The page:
Some 500 people attended tonight’s “Fair Contract Now” rally, chanting “where did all the money go” before filing into Monte Gardens Elementary School where many are addressed the Mt. Diablo Unified School Board. They shared concerns about class size and respect for teachers as Mt. Diablo Education Association (MDEA) fights for a fair contract that improves student learning and retains teachers.
“We demand a fair contract that provide salaries that allow professional educators to live in this community without working a second job,” said MDEA President Anita Johnson. “A fair contract must ensure class sizes that allow teachers to teach. It must guarantee caseloads that allow nurses to meet the needs of all students and protect medically fragile students. A fair contract must allow librarians to support literacy.”
Amid cheers from the huge crowd, Johnson said educators “demand this board direct MDUSD management to do what is legally required – to negotiate a contract with us promptly and reasonably. It is past time to settle this. 16 months without a contract is ridiculous. The delays and lack of effort by management proves they do not value us. We demand a fair contract now!”
MDEA members insists hefty class sizes and teacher turnover are hurting students. Lower class sizes in all class categories, especially Title I schools, support for bilingual programs, more nurses, counselors, and librarians top the teachers’ demands for student supports. “We have 14 nurses for 30,000 students. Some school libraries are closed four days per week,” Johnson noted. “Student safety is at risk and this district’s management doesn’t seem to care.”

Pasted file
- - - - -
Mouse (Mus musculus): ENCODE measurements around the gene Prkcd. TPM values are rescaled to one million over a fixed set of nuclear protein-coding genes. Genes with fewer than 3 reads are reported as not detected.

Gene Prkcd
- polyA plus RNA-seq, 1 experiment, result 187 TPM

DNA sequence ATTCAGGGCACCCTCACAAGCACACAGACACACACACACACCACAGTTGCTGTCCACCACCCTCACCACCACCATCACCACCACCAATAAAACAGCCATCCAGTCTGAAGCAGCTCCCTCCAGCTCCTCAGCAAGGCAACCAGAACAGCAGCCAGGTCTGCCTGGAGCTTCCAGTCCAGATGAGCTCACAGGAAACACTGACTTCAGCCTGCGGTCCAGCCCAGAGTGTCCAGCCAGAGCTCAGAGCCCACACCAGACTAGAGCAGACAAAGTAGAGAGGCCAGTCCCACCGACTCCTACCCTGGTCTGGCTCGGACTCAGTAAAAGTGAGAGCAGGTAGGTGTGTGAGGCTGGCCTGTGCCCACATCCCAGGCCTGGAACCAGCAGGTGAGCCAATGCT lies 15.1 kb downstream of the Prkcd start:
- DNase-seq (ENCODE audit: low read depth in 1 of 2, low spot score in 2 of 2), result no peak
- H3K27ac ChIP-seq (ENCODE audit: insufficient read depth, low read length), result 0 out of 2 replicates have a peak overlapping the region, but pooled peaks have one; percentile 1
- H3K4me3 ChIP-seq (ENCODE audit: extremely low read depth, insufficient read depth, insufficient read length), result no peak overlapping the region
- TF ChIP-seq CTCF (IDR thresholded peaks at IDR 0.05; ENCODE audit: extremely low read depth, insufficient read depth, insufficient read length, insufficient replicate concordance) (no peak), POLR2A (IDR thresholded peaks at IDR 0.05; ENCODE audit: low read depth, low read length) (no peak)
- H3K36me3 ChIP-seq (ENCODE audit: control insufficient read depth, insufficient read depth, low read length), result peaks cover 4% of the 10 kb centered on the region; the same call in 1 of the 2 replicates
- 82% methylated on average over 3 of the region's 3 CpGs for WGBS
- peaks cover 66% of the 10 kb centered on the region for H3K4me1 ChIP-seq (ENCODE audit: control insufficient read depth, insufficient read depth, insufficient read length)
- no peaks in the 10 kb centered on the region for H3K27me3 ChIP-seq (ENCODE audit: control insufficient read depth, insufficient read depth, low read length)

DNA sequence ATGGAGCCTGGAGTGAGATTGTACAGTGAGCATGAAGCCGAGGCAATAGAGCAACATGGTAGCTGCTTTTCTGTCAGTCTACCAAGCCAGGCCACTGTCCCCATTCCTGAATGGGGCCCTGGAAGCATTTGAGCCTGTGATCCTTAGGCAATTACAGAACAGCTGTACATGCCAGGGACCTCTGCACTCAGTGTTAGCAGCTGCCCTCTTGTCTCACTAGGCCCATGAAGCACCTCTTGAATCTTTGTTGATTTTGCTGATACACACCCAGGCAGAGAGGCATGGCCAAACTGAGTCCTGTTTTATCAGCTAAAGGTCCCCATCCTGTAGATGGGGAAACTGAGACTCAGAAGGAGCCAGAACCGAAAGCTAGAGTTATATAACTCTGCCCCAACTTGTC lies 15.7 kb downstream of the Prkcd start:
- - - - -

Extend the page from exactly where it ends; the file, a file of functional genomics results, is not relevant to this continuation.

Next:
Professional pay that will allow educators to continue to live in the Bay Area is also an issue.
MDEA had to file an Unfair Labor Practice charge claiming MDUSD management refused to provide information that can settle the contract. MDEA recently received the information they requested. “We’ve tried to work with district management, and they don’t or won’t cooperate,” she added. “We’ve done our homework and there is room in this district’s budget to meet many of our proposals. They need to come to the table prepared to reach an agreement.”
Teachers have been working without a contract since July 2018.